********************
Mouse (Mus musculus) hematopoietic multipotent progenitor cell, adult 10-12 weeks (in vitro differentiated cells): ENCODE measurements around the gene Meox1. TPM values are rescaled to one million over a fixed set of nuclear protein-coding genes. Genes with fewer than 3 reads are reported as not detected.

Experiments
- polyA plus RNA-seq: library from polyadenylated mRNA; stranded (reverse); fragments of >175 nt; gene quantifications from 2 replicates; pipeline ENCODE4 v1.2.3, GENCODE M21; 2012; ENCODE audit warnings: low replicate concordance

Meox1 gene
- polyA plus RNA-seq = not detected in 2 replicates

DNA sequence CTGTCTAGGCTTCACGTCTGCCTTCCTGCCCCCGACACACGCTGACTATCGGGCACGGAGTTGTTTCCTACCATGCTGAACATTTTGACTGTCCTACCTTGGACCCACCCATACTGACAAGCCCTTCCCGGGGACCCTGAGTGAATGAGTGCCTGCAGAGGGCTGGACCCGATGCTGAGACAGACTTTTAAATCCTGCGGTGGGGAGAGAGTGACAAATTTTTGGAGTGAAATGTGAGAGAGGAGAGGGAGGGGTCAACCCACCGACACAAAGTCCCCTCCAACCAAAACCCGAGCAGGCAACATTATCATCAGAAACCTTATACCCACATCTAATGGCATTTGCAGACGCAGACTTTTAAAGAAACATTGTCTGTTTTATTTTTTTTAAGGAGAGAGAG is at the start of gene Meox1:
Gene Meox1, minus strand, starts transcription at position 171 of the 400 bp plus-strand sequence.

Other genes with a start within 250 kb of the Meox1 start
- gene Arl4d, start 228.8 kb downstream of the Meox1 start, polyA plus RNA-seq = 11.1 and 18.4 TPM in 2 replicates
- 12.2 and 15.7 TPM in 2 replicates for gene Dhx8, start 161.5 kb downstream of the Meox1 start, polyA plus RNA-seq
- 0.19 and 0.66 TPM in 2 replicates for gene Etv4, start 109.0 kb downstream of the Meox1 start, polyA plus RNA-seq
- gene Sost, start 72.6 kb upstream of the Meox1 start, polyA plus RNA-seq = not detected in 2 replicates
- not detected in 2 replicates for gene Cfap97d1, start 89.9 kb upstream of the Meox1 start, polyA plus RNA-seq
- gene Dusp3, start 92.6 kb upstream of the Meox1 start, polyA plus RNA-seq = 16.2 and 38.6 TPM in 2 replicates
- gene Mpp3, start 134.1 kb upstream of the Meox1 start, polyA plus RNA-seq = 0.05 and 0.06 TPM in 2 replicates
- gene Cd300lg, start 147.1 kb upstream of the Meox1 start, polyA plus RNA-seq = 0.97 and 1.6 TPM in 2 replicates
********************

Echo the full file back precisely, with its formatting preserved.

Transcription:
Mouse (Mus musculus) hematopoietic multipotent progenitor cell, adult 10-12 weeks (in vitro differentiated cells): ENCODE measurements around the gene Meox1. TPM values are rescaled to one million over a fixed set of nuclear protein-coding genes. Genes with fewer than 3 reads are reported as not detected.

Experiments
- polyA plus RNA-seq: library from polyadenylated mRNA; stranded (reverse); fragments of >175 nt; gene quantifications from 2 replicates; pipeline ENCODE4 v1.2.3, GENCODE M21; 2012; ENCODE audit warnings: low replicate concordance

Meox1 gene
- polyA plus RNA-seq = not detected in 2 replicates

DNA sequence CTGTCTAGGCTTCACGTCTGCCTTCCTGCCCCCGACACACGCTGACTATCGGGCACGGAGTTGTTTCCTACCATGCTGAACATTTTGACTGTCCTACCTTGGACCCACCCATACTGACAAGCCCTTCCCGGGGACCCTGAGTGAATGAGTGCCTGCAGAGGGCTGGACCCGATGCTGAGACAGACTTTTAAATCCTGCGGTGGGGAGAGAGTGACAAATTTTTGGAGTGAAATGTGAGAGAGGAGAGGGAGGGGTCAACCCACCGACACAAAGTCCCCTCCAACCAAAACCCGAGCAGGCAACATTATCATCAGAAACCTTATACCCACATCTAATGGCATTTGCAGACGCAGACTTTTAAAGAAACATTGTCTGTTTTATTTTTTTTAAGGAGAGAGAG is at the start of gene Meox1:
Gene Meox1, minus strand, starts transcription at position 171 of the 400 bp plus-strand sequence.

Other genes with a start within 250 kb of the Meox1 start
- gene Arl4d, start 228.8 kb downstream of the Meox1 start, polyA plus RNA-seq = 11.1 and 18.4 TPM in 2 replicates
- 12.2 and 15.7 TPM in 2 replicates for gene Dhx8, start 161.5 kb downstream of the Meox1 start, polyA plus RNA-seq
- 0.19 and 0.66 TPM in 2 replicates for gene Etv4, start 109.0 kb downstream of the Meox1 start, polyA plus RNA-seq
- gene Sost, start 72.6 kb upstream of the Meox1 start, polyA plus RNA-seq = not detected in 2 replicates
- not detected in 2 replicates for gene Cfap97d1, start 89.9 kb upstream of the Meox1 start, polyA plus RNA-seq
- gene Dusp3, start 92.6 kb upstream of the Meox1 start, polyA plus RNA-seq = 16.2 and 38.6 TPM in 2 replicates
- gene Mpp3, start 134.1 kb upstream of the Meox1 start, polyA plus RNA-seq = 0.05 and 0.06 TPM in 2 replicates
- gene Cd300lg, start 147.1 kb upstream of the Meox1 start, polyA plus RNA-seq = 0.97 and 1.6 TPM in 2 replicates